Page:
Sometimes you read stories about those events with travelers that make you think: this can’t be true…
We all know the stories about tourists that booked a five star hotel, arrived at their destination, just to discover that the hotel did not yet exist, but was under construction.
Or lists of bizarre ‘reviews’ of unhappy guests, of which you almost certainly know that they must be myths or urban legends: “My fiancee and I had requested twin beds when booking, but instead you got us a room with a double bed. We will keep you responsible and want to get a compensation for the fact that I became pregnant. This would not never have happened if you had put us in the requested room.”
But what happened to us this week is also very special I think…
Last January we had contact with a, according to her e-mails, very charming lady from a country on the other side of the world, about an apartment Bonaire for herself and her husband. She told us that they are the owners of a small holiday resort themselves and their type of questions also revealed that they know the tourist industry very well.
After they booked we mailed a few times back and forth about WiFi (so that they could keep up with the bookings for their own accommodation) and car rental. So far nothing going on and business as usual!
Until last week, when we asked them what their flight number would be, so we could pick them up at Flamingo Airport…
Although we have seen a very nice jet from Qatar standing on the platform the past week, we knew for sure that the company that belonged to the flight number given by these people, had never flown on Bonaire!
So with the idea that they would be traveling the last piece of their journey with InselAir, we asked them for their flight number from Curacao or another hub in the area and then…
Because of our questions about the flight numbers they suddenly realized that they booked for the wrong island! And they weren’t just slightly off, no they were convinced that they booked a property (with the same name) somewhere on an island in the South Pacific!
A bizarre mistake and also quite a bit strange, because in all our e-mails, on our website, et cetera we write quite often “Bonaire”.
At this moment we are investigating if we can still do something for these people, although it is obviously difficult or impossible for our client to get the accommodation rented again on such short notice!
Have any of you ever experienced or heard of anything like this?
Sometimes, just sometimes, especially when we have guests that have not learned about Bonaire and its climate yet, we get asked whether there is also something to do if it rains all day…
Naturally, sometimes it rains on our tropical island, but that is really only in the rainy season (let’s say the last quarter of the year) and then mostly at night or early in the morning. But nonetheless, every now and then it can be cloudy and then the divers and snorkellers among our guests wonder what to do. Because, when it comes to their favorite pastime, the colors on the reefs are simply a lot less attractive on overcast days.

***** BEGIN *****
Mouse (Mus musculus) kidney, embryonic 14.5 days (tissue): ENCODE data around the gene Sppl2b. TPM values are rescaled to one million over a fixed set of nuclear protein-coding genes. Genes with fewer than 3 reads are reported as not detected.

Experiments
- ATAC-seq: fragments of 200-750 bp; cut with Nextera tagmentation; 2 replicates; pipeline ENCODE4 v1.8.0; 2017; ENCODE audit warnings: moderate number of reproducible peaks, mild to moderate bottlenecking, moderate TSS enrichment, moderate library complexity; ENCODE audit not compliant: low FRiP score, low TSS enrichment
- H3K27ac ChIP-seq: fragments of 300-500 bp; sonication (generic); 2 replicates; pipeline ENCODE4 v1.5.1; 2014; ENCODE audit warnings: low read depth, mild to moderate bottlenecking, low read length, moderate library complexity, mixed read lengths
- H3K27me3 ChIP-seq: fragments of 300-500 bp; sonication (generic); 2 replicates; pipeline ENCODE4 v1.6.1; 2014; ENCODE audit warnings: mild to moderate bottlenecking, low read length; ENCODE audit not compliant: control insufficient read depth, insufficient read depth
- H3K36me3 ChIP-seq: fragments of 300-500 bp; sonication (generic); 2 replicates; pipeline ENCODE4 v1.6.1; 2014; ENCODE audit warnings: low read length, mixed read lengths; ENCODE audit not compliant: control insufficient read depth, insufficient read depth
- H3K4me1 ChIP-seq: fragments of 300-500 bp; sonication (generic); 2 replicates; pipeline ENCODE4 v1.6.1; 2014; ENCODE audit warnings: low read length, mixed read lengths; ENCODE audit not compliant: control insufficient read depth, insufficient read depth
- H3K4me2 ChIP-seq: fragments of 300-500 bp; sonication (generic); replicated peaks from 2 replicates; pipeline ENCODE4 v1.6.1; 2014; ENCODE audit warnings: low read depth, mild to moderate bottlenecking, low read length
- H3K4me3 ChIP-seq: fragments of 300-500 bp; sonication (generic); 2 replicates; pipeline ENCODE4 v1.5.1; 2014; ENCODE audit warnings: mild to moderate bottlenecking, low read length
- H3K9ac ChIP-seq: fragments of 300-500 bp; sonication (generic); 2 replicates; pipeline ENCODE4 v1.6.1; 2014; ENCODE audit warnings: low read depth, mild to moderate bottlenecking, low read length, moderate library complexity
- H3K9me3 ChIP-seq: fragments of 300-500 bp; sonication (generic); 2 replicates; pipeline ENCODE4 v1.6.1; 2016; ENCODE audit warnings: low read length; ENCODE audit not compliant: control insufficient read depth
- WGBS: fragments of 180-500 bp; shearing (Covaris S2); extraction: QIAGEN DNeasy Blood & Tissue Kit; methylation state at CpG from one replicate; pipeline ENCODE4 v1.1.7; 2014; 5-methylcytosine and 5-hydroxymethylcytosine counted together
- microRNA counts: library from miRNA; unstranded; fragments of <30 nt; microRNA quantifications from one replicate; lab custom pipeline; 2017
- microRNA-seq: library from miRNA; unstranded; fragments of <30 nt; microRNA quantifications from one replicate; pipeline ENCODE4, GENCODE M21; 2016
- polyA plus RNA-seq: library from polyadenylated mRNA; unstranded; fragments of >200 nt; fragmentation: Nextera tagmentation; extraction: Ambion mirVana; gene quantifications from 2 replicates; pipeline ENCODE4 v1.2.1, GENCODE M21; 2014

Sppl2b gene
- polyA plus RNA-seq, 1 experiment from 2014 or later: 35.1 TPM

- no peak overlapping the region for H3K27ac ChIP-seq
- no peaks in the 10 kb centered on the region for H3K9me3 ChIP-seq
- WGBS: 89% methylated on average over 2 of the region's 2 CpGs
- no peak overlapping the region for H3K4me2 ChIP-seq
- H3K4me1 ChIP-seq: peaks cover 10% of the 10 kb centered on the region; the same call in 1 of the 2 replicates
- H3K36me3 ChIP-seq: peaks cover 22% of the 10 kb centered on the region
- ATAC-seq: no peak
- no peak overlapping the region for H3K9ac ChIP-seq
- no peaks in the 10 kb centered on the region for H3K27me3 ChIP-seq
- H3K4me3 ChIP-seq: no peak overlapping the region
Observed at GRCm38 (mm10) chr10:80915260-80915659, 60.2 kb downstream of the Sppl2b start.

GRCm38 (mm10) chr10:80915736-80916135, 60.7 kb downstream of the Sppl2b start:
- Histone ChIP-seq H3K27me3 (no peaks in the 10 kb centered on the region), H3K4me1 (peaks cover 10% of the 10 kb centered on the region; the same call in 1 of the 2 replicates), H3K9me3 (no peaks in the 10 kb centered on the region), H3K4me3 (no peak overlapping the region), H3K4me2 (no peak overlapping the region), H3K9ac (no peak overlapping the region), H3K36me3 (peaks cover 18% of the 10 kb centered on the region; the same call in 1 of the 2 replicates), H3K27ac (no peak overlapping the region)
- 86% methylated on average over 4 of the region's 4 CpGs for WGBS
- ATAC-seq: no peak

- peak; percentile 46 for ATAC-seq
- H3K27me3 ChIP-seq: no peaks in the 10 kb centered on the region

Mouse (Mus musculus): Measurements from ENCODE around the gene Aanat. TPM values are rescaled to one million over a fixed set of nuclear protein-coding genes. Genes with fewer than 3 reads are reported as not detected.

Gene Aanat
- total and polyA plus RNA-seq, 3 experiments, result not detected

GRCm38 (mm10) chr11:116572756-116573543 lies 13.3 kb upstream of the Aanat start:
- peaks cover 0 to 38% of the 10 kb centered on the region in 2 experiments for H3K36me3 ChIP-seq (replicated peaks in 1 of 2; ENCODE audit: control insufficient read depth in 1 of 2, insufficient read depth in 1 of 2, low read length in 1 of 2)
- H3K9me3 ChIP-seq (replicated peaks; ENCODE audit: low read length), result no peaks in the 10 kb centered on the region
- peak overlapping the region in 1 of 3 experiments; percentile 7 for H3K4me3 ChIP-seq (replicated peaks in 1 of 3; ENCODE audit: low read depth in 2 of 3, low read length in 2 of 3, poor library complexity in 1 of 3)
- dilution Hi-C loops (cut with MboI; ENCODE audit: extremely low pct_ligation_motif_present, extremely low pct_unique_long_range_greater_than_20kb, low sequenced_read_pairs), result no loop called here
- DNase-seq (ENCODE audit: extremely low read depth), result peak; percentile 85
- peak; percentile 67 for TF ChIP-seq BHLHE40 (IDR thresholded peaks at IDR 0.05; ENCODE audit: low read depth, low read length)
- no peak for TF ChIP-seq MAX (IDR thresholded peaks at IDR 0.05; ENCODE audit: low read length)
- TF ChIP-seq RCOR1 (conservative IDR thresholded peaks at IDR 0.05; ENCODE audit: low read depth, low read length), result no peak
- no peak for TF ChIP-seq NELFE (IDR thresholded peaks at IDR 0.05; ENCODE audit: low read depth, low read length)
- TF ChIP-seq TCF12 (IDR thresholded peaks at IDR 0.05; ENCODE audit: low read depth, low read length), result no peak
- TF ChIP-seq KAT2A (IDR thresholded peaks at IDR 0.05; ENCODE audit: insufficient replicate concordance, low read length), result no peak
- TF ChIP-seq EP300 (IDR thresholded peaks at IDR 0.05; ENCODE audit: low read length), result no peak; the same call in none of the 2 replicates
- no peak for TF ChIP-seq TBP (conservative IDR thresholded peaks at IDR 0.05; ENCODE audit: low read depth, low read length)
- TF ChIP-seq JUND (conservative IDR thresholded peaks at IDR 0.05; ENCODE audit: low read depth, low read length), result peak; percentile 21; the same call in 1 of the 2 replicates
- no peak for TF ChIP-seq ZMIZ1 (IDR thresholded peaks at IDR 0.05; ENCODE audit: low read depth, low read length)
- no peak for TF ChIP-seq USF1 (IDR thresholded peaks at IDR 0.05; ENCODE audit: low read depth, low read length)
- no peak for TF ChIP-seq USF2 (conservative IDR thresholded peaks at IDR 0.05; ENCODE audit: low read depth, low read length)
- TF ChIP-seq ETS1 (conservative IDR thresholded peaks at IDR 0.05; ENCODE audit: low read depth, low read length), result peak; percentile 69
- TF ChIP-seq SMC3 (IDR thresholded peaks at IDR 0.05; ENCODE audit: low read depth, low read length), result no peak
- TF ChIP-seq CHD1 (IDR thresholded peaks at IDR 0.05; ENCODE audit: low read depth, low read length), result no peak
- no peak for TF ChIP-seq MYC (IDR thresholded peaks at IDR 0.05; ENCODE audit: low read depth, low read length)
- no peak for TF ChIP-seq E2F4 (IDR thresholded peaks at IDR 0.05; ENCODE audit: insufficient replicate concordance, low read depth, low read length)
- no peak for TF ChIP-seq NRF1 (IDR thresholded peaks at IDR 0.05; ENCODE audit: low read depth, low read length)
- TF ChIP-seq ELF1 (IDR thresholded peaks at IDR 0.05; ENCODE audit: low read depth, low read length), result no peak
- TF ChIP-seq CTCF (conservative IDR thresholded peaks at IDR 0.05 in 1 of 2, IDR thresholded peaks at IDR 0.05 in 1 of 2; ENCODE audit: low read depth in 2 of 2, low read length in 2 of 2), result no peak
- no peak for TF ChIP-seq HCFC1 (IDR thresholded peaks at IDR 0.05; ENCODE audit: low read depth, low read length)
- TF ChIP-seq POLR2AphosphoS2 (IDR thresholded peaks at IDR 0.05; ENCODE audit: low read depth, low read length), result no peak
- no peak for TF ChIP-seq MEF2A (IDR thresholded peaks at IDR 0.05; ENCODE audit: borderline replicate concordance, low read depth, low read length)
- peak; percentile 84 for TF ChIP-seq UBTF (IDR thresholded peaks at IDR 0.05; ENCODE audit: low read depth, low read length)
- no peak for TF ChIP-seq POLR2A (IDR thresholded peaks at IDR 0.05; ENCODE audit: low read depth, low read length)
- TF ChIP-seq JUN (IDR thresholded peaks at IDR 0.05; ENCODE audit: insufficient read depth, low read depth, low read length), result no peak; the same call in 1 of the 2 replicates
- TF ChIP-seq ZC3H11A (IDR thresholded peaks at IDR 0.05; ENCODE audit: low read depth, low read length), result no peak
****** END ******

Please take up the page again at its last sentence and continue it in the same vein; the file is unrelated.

And then what?
Well, you can say a lot about Bonaire, but not that it is a vibrant island with aqua parks, golf courses and go-kart tracks. Yet there is plenty to do on such a cloudy day at the B of the ABC Islands!
An activity for which you really do not need the sun, in fact you will not even see daylight during most of the activity, is caving!
Caves on Bonaire?? Yes, the island has about 400 caves, some of which are open to the public.
The caves on Bonaire are due to the fragile ecosystem, under strict supervision of STINAPA, which means that the caves that are open to the public, can only be visited with a guide certified by STINAPA.
Flow Bonaire has such certification and they offer tours of the caves.
According to us, an absolute must-do! Our experience with Leo Hoogenboom of Flow Bonaire was truly unique.
Leo had advised us to wear light clothes – despite the activity takes place underground, the temperatures are still relatively high compared to outdoors and on Bonaire and that says something! – And wear sturdy shoes – the soil in the cave can be slippery. And even to bring mask and snorkel! Why? We found out soon enough …
First we to the Sabadeco area, via a goat trail, we went into a dry cave. You can leave “dry” out because the enormous humidity, water flows along your body. After some very light climbing and the sight of beautiful stalagmites and stalactites, we went more and more into the cave. In some rooms there where hundreds of bats hanging at the ceiling. Leo really has an incredible amount of knowledge about everything that is happening in and around the caves, about the origins and about the flora and fauna. Very interesting to listen to!
After visiting this dry cave, we drove a bit further north to explore a wet cave over there. Here we found out the reason for the request to take mask and snorkel!
The first scrambling was fairly similar to that in the first cave, but down the ladder we saw the big difference: water!
In this cave we followed the corridors swimming, the diving lamps that were made available by Flow, ready. It is striking that if you are so accustomed to thousands of fish to be continuously around during diving and snorkeling, it’s weird if there really is nothing in the water.
We came through different rooms and Leo told us that far down in the deep there were several hallways and rooms as well. Normal mortals will not end up down there, but our guide Leo (also a freedive instructor) went down a few minutes, to show us the various vaults and spaces in the deep, with his lamp. All in all a great experience and if our guests ask us if there is something to do on Bonaire if it rains all day…
Go with the FLOW!